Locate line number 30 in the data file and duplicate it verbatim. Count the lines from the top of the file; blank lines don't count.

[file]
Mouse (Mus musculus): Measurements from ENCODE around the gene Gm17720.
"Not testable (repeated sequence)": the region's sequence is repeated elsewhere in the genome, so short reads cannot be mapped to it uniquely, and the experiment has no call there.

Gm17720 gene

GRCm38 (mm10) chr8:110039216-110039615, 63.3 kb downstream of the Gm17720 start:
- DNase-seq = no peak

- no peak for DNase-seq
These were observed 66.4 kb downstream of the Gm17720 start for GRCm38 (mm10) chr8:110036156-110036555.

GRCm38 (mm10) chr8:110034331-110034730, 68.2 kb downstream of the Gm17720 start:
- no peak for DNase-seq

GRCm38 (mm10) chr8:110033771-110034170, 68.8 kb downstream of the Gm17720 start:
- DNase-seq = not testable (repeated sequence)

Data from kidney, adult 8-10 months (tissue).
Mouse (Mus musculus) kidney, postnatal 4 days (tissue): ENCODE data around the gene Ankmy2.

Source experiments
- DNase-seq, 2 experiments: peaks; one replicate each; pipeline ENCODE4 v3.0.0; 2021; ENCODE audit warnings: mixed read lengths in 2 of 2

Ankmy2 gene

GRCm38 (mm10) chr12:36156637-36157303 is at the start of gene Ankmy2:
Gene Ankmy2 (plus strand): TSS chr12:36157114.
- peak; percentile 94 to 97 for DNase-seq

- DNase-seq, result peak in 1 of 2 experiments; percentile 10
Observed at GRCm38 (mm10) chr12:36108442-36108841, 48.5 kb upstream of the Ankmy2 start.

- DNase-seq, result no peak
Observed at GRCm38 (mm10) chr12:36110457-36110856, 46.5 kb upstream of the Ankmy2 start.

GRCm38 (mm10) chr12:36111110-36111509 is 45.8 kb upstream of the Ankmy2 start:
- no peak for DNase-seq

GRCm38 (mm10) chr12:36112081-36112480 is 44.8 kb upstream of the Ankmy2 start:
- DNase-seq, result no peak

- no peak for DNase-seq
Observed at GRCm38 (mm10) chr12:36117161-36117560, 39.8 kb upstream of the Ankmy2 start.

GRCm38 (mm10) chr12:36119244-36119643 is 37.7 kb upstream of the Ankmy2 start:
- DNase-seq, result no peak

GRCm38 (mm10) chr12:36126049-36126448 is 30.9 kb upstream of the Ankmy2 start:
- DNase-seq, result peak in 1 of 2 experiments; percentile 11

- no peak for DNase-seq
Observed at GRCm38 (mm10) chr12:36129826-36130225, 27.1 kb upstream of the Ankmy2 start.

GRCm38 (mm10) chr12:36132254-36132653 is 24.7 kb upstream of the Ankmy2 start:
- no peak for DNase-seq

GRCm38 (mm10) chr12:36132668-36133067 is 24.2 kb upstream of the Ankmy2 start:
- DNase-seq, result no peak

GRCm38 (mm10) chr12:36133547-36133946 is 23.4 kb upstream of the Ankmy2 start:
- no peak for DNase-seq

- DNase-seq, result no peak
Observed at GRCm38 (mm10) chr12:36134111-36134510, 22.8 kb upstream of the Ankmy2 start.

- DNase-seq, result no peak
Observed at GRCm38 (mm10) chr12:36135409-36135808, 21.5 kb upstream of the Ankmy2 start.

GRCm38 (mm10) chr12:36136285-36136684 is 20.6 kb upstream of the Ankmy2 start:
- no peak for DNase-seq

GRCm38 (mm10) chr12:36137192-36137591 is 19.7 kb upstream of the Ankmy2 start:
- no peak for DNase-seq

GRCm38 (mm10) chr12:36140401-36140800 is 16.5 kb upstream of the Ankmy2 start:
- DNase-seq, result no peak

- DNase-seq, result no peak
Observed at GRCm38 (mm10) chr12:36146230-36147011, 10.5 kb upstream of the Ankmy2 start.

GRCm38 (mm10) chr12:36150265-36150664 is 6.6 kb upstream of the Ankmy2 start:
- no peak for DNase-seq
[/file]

GRCm38 (mm10) chr12:36119244-36119643 is 37.7 kb upstream of the Ankmy2 start: